Kostas Vaxevanis , the Greek whistleblower journalist who embarrassed a Greek government that hadn’t acted on a list of Greeks with secret Swiss bank accounts by publishing their names, went on trial again on Oct. 8 of violating their privacy even though he was acquitted of the charge earlier in the year.
The government, unsatisfied with losing the case, is prosecuting him again as there is no double jeopardy law in Greece and the government wants him found guilty for publishing the so-called Lagarde List of 2,062 Greeks with $1.95 billion in the Geneva branch of HSBC. The list has been in the government’s hands for three years and still not acted on.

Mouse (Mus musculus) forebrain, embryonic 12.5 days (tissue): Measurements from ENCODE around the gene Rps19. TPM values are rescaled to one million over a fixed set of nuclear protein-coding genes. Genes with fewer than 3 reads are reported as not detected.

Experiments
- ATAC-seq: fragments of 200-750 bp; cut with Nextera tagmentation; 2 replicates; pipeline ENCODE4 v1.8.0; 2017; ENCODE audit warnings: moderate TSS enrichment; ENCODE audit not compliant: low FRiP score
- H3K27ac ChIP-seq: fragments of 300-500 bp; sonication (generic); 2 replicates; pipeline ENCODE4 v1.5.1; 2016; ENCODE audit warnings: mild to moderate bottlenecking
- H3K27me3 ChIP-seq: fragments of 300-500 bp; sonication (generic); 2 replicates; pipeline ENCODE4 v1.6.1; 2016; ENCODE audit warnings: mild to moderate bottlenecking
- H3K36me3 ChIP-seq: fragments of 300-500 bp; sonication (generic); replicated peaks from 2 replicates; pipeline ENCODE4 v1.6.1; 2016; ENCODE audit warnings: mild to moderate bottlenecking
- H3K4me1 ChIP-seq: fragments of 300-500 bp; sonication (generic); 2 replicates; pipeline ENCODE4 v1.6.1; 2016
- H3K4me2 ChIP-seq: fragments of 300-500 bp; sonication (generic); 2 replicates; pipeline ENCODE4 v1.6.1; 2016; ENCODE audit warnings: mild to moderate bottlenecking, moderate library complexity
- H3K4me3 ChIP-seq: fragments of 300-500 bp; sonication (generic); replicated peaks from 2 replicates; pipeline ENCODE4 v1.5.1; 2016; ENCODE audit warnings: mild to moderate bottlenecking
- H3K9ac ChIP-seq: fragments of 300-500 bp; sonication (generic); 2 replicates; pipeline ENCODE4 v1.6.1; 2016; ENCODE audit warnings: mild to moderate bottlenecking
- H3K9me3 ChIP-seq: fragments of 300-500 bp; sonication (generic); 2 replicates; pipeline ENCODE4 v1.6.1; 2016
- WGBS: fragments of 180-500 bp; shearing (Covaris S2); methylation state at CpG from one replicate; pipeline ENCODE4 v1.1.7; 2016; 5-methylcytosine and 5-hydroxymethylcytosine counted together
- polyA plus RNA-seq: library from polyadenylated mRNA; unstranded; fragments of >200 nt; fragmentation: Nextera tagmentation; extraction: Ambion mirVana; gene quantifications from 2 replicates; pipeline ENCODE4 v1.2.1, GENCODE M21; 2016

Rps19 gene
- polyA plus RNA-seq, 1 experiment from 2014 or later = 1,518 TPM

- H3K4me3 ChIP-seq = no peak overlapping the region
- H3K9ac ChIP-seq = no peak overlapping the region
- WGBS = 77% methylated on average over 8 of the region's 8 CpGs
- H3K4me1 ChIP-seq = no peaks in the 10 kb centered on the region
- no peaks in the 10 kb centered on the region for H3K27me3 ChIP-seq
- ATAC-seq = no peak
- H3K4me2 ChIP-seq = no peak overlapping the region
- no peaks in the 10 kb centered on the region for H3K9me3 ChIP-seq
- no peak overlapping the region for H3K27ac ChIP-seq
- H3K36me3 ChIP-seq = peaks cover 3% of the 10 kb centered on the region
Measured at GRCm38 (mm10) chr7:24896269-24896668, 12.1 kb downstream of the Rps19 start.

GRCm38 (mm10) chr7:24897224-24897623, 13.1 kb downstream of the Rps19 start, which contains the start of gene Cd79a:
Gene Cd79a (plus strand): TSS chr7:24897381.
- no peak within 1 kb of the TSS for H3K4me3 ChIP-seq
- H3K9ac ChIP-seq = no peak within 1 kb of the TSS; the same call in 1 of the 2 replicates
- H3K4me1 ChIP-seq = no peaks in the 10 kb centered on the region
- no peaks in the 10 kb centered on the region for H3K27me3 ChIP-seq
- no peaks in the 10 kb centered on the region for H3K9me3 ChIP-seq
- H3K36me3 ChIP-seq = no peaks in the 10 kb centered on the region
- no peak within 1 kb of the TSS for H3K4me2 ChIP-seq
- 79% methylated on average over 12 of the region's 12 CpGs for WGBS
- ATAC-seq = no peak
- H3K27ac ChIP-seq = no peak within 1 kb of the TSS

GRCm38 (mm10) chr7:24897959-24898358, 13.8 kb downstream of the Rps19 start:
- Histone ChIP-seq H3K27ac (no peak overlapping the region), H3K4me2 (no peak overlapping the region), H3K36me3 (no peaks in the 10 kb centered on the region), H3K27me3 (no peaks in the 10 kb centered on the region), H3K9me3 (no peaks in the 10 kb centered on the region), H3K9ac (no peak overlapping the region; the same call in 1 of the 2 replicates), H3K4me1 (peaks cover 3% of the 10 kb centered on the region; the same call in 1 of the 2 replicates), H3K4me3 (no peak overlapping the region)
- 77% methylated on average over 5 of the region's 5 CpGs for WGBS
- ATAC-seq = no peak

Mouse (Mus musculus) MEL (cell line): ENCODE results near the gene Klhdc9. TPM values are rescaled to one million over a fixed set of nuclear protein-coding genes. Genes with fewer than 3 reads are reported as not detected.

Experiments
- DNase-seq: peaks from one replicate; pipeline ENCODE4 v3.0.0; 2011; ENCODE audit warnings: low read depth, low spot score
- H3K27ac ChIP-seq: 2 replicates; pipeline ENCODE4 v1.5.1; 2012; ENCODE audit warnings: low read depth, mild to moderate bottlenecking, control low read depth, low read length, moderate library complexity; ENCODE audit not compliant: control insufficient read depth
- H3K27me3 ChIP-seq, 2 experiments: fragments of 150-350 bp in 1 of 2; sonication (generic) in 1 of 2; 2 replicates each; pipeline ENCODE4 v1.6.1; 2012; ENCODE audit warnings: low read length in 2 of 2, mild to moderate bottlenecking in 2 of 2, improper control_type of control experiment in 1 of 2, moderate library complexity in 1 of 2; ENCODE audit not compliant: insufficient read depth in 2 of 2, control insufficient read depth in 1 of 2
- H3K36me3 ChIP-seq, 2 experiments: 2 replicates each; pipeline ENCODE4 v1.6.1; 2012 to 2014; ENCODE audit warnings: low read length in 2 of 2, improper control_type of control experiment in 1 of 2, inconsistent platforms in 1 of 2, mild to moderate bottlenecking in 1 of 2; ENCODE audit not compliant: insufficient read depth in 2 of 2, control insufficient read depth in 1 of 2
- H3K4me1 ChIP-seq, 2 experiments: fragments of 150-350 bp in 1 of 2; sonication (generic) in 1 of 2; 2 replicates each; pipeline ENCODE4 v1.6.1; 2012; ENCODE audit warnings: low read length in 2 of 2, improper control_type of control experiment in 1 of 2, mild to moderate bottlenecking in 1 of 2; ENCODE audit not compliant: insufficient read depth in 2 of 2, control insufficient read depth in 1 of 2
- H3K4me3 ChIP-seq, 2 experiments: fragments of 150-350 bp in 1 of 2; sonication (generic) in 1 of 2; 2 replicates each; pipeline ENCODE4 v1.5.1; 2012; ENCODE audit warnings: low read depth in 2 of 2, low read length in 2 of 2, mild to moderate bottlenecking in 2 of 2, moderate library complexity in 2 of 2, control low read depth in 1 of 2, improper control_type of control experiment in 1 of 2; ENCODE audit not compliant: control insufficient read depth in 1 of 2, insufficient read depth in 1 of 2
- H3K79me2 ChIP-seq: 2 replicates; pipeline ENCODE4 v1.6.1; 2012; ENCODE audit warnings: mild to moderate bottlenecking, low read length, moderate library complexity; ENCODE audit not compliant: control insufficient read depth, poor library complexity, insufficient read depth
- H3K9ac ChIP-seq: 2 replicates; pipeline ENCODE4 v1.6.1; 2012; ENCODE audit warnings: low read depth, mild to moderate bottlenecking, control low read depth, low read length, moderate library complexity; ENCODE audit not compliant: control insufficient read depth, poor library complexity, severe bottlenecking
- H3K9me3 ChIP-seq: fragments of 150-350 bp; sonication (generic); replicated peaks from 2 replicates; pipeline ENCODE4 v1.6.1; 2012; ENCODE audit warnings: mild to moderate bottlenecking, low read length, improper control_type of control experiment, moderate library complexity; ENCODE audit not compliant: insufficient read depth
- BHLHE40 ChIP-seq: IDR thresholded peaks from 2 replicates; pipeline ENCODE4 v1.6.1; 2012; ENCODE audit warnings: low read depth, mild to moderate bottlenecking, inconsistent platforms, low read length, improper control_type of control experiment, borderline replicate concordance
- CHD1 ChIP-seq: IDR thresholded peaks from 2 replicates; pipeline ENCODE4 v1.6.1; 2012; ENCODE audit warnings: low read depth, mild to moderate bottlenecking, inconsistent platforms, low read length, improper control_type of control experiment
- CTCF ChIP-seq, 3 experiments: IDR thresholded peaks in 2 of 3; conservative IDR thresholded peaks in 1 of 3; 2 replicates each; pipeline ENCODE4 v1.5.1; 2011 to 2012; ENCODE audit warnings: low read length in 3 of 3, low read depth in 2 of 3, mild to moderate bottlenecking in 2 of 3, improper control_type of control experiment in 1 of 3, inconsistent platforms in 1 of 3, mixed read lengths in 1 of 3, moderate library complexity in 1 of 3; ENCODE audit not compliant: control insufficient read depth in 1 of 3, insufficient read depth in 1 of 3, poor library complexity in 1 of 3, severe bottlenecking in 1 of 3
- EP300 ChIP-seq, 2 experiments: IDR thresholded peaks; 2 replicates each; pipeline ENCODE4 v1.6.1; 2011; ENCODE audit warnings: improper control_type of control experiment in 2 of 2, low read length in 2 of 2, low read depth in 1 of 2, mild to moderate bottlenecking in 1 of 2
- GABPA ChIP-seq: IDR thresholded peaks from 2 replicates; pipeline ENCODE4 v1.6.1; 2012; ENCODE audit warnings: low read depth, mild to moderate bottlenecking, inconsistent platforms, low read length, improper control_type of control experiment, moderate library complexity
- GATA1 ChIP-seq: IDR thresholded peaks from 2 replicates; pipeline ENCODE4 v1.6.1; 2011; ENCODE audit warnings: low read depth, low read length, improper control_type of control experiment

Christine Lagarde who was the French finance minister at the time in October 2010 gave the list taken from a CD stolen from the bank by an employee to then Greek finance minister George Papaconstantinou. He said it disappeared but was prosecuted after the names of three of his relatives were found to be missing. He denied any wrongdoing.
Vaxevanis’s retrial has caused international reaction about press censorship. Vaxevanis told the British newspaper The Guardian: “It’s ridiculous that I am being put on trial for publishing the list when Parliament has decided to send the minister who hid it to court.”